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Advice on metformin

Discussion in 'Type 2 Diabetes' started by keithmarsden, Dec 3, 2017.

  1. keithmarsden

    keithmarsden · Newbie

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    Just started metformin having been diet controlled T2 for 9 years, but H1ac having now risen sharply to 64.

    Doctor therefore put me on one 500mg slow release metformin at breakfast and to move onto a second 500mg tablet with evening meal if bedtime readings don't become less than 10 mml/l.

    After a week bedtime reading 10.6 so will see next week if one tablet is enough. Questions:

    1. Does 10 seem a reasonable bedtime target?
    2. If needed... will it be better to have the two tablets spaced as doc advises... or together with evening meal as manufacturer recommends?
    3. If I'm borderline, rather than go onto a second tablet I might ask to go onto one single 750mg tablet. Logic being I want to keep the two 500mg option for when I need it further down the road.
    4. Is any brand better than any other? I'm on Sakkarto but have heard Glucophage recommended?
    Thanks
    Keith
     
  2. Guzzler

    Guzzler Type 2 · Well-Known Member

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    There is imo no difference in brands, they've become generic. It is better to take the tablets as directed by your GP and as he/she has prescribed the slow release version then it is wiser to take them twice per day. Take the tablets with meals so as to lesson the side effects of Metformin Tummy which some members report (problems with upset tummy and toilet ting).

    Metformin is considered a safe drug but to get the best effect you must take them as directed by your HCP.
     
  3. Bluetit1802

    Bluetit1802 Type 2 · Oracle

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    Hello and welcome to the forum,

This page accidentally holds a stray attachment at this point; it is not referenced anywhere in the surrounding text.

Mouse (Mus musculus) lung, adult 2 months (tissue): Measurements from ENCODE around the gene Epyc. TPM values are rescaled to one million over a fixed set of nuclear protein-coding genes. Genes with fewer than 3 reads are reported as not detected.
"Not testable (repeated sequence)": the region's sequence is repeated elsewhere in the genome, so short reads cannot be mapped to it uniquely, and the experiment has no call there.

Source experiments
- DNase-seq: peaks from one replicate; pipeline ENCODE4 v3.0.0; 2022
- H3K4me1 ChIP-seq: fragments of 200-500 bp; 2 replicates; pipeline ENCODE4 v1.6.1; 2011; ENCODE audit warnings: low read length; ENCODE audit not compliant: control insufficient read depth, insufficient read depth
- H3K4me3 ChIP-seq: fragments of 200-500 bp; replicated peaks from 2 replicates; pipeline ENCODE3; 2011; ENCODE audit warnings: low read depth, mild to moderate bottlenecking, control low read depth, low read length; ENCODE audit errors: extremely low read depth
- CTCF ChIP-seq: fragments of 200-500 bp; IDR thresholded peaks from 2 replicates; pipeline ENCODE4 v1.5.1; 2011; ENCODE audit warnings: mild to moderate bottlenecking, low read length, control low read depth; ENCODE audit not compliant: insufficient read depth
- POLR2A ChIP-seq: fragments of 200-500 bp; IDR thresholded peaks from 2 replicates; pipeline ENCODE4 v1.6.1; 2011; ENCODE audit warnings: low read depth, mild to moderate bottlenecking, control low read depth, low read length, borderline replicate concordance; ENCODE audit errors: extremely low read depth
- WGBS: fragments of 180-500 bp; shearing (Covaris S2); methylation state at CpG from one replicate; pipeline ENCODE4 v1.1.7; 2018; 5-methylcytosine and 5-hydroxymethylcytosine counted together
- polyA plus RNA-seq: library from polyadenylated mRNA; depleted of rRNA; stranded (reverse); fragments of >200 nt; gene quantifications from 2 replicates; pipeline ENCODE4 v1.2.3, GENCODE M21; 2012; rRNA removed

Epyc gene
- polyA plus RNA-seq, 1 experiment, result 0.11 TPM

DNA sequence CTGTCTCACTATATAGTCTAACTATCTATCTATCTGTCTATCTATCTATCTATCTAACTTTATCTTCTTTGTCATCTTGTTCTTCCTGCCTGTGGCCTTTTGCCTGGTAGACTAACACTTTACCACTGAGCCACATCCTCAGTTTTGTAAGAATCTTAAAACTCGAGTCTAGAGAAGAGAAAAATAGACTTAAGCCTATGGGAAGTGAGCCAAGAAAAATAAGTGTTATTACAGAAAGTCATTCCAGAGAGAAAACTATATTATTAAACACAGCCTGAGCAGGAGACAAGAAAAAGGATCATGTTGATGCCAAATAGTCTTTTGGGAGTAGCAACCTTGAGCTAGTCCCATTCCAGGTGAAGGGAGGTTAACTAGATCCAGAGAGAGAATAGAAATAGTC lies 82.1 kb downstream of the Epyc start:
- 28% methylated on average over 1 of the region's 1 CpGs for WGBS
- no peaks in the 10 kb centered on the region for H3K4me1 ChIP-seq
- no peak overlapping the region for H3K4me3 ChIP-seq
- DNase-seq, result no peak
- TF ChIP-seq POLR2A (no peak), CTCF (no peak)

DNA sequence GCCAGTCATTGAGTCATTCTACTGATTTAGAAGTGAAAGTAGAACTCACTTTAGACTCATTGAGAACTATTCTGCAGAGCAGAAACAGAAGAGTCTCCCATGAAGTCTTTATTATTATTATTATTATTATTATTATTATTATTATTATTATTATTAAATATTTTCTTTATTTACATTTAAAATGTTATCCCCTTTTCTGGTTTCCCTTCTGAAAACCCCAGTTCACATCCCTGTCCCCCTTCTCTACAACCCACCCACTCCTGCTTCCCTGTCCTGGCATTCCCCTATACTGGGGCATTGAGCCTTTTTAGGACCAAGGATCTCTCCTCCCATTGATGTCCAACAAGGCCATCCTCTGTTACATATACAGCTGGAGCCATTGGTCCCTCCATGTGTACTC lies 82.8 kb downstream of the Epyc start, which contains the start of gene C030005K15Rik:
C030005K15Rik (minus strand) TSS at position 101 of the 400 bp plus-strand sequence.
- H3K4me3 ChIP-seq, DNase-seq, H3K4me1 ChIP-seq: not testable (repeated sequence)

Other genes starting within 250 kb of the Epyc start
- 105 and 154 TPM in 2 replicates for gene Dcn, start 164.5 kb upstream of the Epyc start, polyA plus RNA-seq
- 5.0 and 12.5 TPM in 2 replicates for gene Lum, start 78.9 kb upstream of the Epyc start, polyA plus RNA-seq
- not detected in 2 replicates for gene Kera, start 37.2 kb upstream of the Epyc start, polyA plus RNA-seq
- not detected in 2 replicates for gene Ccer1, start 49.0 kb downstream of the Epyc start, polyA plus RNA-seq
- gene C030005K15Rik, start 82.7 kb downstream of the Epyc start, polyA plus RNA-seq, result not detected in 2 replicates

Sorry to read your levels have shot up. Did your doctor recommend a change in diet, or even discuss diet with you? Have you considered that it is diet that is the key to better control? To be absolutely honest, Metformin is a very mild drug that helps in some ways but not by very much in most cases. It may help you eat a bit less as it is an appetite suppressant, and it may help a little with insulin resistance and the amount of glucose your liver produces, but what it won't normally do is stop the spikes after eating. Also, it is a drug that accumulates in your body, so you are unlikely to see any beneficial effects for some time.

    In my opinion, 10 is not a reasonable bedtime target. For someone on Metformin only it is not a reasonable target at any time of day. The NHS guidelines for T2s are between 4 and 7 fasting and before meals, and under 8.5 at 2 hours post meal.

    I will tag @daisy1 as she has an excellent and informative post for newcomers. It is well worth reading and following her links. Meanwhile, have a good read round the forum and see how others are managing to control and keep control. Do ask as many questions as you like.
     
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  4. sally and james

    sally and james Family member · Well-Known Member

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    Welcome to the forum, @keithmarsden . I see you've been T2 for nine years, but, all the same, I'll tag @daisy1 for the newbies introduction. Who knows, there might be something in there that you have missed out on.
    Personally I think that "10" is too high at any time, but my understanding is that Metformin only has the very smallest effect on blood sugar numbers, so don't expect miracles. I would want to see "6" by bedtime, assuming you hadn't eaten within the last hour or so.